I Wish I Was a Dog

Andrew Valdez
4 min readJul 28, 2022


Me and Greta

I wish I was more like my sister’s dog. Completely enamored by the world around me. Taking the time to enjoy what’s in front of me rather than harping on the past or living for some distant future. Being content no matter where I am. Thrilled at the smallest hint of companionship or fragrance of a flower. What separates me from a life like that? A life of constant presence and continuous joy.

Expectations, perhaps? Regret, maybe?

Everyday I wake up with a lingering feeling of guilt or anticipation. It’s strange how our human consciousness, as much as it is a gift, can cause us so much turmoil. I suppose this is the reason why in the origin story of Genesis, God told Adam and Eve not to eat from the tree of life. As humans, we define our lives by our level of awareness that separates us from the rest of the animal kingdom. Our ability to recall what once was and to envision what could be. But now, well now can wait.

I am not so sure that a dog even knows tomorrow exists. Or that yesterday is different than today. Rather, I’d imagine it all just feels like now. Call it blissful ignorance of a species less evolved, regardless I think dogs are on to something profound. A timeless wisdom that so many of us have lost sight of as we’ve aged. Over time, our intelligence may grow but is that worth trading our present innocence?

As a child I can recall the years being much longer. Days felt like more than twenty-four hours. Summers seemed to endlessly unfold and adulthood was a distant future; one I had no concern or worry about. They say dogs live between around ten to fifteen years. This may sound short but I can recall my first ten years feeling like a lifetime. Years that followed, however, have felt like a blip.

Thus far, my adult existence has felt like jumping from obligation to obligation. Graduating from high school turned into college and full time work. I can barely recall my college graduation because I was so focused on starting my career. Landing a job turned into forty hour work weeks which quickly turned into fifty, then sixty. One job turned into two, which turned into me discovering my passions in life which required even more of my time. My present gave way to my future. It no longer mattered if I was living for now because my future was far more important. There was no time to enjoy each day; I was far too busy trying to avoid the mistakes I’ve made in the past so that my future self might look back and thank me. Success was the priority; something I had to get to. As I read that sentence again, the foolishness of my perspective is embarrassingly clear.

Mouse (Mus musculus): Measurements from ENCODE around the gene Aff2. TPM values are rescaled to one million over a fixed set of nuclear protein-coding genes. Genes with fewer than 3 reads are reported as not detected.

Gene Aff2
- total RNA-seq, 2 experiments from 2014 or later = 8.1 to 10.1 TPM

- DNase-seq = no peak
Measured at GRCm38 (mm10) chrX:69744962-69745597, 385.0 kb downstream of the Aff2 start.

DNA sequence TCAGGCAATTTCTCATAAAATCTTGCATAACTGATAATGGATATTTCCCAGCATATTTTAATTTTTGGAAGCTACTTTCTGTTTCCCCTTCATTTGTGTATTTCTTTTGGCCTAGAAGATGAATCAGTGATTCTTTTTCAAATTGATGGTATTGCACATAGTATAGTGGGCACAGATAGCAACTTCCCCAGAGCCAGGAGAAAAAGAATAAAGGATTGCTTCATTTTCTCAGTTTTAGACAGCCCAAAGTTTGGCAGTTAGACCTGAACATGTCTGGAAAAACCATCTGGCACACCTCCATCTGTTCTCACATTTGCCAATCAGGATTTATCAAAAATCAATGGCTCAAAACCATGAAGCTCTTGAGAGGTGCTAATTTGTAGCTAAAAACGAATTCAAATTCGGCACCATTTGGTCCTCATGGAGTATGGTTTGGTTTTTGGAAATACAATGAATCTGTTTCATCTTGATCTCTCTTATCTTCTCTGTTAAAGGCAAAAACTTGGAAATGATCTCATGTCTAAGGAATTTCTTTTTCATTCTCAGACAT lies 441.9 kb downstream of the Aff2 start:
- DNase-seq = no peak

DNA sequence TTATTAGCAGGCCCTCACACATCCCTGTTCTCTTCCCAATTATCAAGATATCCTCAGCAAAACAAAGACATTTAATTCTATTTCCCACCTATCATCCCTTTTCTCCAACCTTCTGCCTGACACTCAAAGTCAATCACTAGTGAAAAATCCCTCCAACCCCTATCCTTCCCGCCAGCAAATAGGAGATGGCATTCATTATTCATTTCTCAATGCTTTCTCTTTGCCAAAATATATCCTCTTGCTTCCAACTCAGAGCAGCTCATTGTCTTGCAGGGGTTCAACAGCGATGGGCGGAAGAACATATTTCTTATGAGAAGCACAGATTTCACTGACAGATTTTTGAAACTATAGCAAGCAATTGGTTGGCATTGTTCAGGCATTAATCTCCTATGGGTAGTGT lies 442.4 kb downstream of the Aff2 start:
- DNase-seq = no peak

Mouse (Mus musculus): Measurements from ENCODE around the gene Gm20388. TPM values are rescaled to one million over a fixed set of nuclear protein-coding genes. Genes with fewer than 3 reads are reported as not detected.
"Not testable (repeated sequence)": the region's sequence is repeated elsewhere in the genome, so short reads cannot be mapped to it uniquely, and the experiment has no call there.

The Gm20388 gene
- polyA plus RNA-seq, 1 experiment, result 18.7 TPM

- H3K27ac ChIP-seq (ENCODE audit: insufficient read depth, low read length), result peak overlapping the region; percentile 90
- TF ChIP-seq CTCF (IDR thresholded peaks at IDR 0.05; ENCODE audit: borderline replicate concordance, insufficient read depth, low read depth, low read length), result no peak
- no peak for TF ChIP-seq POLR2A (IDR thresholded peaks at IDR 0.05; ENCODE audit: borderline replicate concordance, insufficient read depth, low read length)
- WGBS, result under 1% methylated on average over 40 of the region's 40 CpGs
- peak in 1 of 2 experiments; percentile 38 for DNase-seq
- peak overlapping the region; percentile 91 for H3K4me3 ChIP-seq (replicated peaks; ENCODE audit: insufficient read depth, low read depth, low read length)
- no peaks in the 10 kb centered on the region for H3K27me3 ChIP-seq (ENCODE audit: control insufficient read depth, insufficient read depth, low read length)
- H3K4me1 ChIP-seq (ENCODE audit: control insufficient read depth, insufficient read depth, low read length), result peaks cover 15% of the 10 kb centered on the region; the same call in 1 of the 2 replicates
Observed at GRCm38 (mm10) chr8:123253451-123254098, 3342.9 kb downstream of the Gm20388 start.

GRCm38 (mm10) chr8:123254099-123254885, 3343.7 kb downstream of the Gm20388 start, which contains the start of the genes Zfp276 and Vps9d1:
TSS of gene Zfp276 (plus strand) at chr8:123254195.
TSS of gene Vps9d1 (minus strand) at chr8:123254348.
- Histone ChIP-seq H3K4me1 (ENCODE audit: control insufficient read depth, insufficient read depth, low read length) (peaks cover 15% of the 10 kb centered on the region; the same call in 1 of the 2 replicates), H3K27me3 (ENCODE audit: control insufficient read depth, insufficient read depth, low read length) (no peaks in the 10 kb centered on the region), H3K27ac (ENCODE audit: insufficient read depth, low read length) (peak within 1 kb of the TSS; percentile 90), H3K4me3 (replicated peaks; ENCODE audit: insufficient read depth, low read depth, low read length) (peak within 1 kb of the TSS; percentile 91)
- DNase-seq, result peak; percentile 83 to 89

Meanwhile my present was ignored. My health; mind, body, and soul was left uncared for. “Who I am” was not nearly as important as “who I wanted to be” or being better than “who I was”. Years past in a blink of an eye. Reflecting on it now, I’m astounded by how much I missed. All the things I could’ve appreciated but didn’t.

As simple as her life may seem to me, what my sister’s dog effortlessly does everyday can not be understated. Presence, true presence is so difficult for us to achieve. No matter where we are in the world, the weight of our past and the expectations we place on ourselves is immense. Yet we still do it to ourselves every day. It feels good, after all. It makes us feel important. But is it more important than today? The simple truth is that it isn’t nor can it ever be. Because the reality is, today is all there is. So do me and yourself a favor today, get out of your brain. Let go of who you were and who you want to be right now. They don’t exist and they never will. Only you exist. The you right here and now, reading the meanderings of a guy trying to figure it all out just like you are. You’re important. You’re the priority, You always have been and you always will be. So just turn it off for now. Go bask in the sunlight or bark at the mailman if that’s your thing too; whatever it is, just be here for today.

Is it possible?

That the scent of a flower

Has this much power

A gentle evening breeze

Enough to make time freeze

Birds chirping in the distance

To me just another instance

Be assured it’s so much more

In life it’s what it’s all for



Andrew Valdez

Storyteller, Comedian, Poet, Marketer